The human resource development (HRD) ministry has warned all central educational institutions and regulatory bodies to beef up cyber security measures to prevent their websites from being misused by frauds to mislead students.
The move follows the hacking of the website of the National Assessment and Accreditation Council (NAAC), the country’s largest higher education rating agency, early last month, top government sources told The Telegraph.
The hacking set off alarm bells within the ministry because it represented the second major attempt in recent months by little-known and unrecognised education groups to use popular websites to mislead students.
The All India Council for Technical Education (AICTE), the apex technical education regulator, late last year became the victim of a “cyber raid” — partially successful for several days — by an unrecognised body, which also called itself the AICTE.
The original AICTE at the time had a website address, aicte.ernet.in, and the unrecognised body, which claimed to offer myriad courses in computer engineering across the country, started a website with the address aicte.ac.in.
The success of the fraud can be gauged from the fact that aicte.ac.in received significantly higher Google hits than the website of the genuine AICTE for the first few days. The genuine AICTE eventually created a new website, aicte-india.org.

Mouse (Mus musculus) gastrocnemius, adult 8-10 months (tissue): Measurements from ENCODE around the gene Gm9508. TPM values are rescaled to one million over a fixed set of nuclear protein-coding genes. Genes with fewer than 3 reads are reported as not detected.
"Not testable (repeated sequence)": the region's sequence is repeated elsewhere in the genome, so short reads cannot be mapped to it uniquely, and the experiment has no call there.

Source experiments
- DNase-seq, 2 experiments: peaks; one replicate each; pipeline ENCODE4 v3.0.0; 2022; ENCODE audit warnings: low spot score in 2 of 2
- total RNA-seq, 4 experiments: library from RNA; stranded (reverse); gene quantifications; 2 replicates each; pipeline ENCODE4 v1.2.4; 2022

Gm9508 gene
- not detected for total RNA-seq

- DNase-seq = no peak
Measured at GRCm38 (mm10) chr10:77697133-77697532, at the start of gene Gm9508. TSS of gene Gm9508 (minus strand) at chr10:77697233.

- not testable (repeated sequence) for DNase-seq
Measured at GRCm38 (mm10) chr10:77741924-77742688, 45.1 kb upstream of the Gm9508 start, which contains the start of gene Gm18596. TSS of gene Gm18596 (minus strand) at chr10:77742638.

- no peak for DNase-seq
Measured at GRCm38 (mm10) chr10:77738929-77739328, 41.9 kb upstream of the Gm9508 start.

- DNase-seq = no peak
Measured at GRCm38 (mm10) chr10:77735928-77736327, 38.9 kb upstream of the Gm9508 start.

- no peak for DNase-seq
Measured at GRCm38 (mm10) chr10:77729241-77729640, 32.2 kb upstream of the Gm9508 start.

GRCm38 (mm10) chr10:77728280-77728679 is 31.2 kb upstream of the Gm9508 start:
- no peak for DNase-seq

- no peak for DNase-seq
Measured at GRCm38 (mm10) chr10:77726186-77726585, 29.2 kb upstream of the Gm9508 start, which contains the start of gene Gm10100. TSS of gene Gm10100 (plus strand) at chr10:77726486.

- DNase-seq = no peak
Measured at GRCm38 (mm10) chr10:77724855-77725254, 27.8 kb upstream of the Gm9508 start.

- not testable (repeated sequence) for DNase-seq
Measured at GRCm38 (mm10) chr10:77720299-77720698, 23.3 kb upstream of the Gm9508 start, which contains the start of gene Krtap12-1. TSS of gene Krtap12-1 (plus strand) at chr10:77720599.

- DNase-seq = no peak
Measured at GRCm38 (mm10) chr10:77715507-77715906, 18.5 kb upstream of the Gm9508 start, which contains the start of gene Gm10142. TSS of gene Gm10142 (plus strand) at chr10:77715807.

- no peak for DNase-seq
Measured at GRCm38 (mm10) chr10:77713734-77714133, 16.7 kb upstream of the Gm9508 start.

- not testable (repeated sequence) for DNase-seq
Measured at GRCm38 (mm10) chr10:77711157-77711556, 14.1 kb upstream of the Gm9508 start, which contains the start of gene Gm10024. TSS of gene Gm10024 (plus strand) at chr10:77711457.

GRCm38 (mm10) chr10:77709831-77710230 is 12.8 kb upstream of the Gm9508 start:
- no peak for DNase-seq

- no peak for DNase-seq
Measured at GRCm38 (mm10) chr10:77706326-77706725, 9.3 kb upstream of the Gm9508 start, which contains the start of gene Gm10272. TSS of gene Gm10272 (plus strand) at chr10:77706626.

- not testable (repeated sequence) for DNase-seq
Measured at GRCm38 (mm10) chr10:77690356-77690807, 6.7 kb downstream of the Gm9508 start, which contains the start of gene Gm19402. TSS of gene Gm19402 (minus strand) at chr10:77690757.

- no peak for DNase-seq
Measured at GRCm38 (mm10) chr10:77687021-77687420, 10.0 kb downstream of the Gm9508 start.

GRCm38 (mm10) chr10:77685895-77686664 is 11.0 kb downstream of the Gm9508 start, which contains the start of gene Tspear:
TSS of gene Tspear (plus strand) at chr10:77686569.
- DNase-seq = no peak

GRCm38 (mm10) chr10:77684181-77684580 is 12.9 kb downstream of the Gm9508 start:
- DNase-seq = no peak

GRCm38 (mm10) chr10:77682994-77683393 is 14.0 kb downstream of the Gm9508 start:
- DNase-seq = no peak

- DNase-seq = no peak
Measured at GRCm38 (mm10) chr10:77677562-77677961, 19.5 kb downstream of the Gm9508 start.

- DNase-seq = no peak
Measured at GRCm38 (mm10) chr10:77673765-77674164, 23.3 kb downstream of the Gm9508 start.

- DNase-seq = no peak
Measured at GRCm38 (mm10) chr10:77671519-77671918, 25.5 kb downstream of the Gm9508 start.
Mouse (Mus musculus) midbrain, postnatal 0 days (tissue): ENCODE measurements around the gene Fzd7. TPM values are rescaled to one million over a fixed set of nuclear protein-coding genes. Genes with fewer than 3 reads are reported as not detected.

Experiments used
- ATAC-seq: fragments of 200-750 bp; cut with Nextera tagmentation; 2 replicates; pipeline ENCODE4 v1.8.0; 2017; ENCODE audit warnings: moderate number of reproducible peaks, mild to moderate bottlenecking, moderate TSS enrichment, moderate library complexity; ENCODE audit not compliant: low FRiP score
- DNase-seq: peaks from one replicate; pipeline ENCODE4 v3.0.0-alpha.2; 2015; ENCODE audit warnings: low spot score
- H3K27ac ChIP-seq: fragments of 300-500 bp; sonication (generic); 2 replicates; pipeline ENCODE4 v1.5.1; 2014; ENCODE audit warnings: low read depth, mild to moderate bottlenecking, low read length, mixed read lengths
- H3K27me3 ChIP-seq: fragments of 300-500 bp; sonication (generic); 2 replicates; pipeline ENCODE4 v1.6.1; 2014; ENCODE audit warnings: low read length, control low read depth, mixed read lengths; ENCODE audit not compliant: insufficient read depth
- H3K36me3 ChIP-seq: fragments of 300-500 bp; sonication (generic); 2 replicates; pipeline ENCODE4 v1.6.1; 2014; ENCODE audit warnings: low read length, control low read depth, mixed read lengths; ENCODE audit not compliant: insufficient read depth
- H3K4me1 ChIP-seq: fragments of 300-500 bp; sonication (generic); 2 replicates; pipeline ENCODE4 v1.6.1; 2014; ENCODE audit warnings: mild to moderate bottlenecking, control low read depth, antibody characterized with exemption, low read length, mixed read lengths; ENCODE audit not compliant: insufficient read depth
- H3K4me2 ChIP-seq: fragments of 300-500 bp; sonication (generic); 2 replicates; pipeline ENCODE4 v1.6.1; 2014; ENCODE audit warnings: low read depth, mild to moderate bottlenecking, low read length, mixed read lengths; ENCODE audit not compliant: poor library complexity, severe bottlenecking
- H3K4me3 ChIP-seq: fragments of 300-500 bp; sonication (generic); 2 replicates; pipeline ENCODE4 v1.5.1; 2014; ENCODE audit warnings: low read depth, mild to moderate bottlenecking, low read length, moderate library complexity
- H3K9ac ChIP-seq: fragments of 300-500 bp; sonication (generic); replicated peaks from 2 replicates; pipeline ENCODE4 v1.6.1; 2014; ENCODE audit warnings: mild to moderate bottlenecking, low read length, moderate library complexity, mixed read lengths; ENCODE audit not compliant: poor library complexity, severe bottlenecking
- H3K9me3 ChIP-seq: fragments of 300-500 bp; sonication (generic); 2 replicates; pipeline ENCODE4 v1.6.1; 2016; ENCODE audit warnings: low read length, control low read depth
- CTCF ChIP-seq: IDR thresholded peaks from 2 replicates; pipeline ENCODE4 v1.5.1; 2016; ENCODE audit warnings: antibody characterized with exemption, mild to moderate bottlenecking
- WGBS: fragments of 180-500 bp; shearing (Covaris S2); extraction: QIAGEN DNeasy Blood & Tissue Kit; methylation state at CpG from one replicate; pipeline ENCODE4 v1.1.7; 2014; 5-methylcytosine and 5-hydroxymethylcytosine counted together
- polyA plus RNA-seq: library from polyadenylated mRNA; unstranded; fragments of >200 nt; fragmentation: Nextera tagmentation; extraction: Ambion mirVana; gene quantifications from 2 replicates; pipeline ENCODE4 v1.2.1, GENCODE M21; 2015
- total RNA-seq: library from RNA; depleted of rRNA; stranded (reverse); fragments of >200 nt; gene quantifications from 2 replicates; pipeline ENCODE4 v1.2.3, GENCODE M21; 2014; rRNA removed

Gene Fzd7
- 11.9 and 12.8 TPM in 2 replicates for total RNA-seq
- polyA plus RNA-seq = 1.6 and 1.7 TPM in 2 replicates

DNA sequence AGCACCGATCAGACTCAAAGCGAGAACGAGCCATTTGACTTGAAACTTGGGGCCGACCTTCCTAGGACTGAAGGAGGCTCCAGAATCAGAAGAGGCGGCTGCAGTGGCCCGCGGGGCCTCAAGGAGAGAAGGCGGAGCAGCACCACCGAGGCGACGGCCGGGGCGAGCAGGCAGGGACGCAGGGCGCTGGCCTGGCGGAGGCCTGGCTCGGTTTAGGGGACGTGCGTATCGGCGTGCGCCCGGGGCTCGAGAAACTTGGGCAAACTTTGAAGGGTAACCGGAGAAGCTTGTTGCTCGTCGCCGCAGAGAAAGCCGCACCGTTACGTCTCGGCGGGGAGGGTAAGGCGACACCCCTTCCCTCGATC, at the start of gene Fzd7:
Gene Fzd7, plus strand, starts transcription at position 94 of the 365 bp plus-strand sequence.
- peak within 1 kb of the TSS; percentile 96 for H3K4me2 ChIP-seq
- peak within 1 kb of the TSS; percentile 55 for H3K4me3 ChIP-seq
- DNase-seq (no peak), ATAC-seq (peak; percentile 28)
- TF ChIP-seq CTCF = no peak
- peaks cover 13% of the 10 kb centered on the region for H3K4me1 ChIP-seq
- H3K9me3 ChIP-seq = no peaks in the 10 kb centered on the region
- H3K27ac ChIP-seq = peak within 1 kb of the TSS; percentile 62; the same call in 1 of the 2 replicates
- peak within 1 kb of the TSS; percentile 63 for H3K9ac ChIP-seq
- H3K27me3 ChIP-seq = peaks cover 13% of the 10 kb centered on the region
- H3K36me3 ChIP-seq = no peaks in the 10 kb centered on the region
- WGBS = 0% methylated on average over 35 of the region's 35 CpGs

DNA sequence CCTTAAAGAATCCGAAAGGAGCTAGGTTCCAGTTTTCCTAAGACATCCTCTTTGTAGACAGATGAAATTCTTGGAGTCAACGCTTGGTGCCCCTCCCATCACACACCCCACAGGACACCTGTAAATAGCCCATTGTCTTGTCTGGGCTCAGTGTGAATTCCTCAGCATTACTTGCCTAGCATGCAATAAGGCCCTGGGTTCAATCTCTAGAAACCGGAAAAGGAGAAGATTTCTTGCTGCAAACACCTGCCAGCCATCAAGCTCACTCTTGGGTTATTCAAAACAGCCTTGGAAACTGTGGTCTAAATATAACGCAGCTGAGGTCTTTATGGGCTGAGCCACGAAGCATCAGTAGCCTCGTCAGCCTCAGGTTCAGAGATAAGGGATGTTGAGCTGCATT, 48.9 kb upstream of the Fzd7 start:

“This is a matter of great concern because manipulating the Web is today a common way to mislead gullible people. Imagine students who may have been fooled by the fake AICTE into thinking a course was AICTE-approved,” a source said.
The NAAC website hacking has also led to fresh concerns over Indian institutions using foreign web-hosts. The rating agency’s website is hosted by Netty Gritty, a US-based firm, the sources said. The foreign origin of the web-host makes the process of fixing responsibility for cyber security complicated. The NAAC has now told the ministry it will switch to the Indian government’s official web-host, the National Informatics Centre.
HRD minister Kapil Sibal has in recent months repeatedly argued in favour of a “self-disclosure” regime under which institutions disclose all details about their funding, faculty and legitimacy on their own websites.
Sibal has said he wants to transform education regulation from a “licence-quota-permit raj” to a system where regulators restrict intervention to occasions when they receive complaints about incomplete, wrong or misleading disclosures.
For instance, if a university charges fees over and above the fee officially declared,it will be liable to action by regulators. But the success of any self-disclosure mechanism is dependent on secure cyber systems of the institutions.
By CHARU SUDAN KASTURI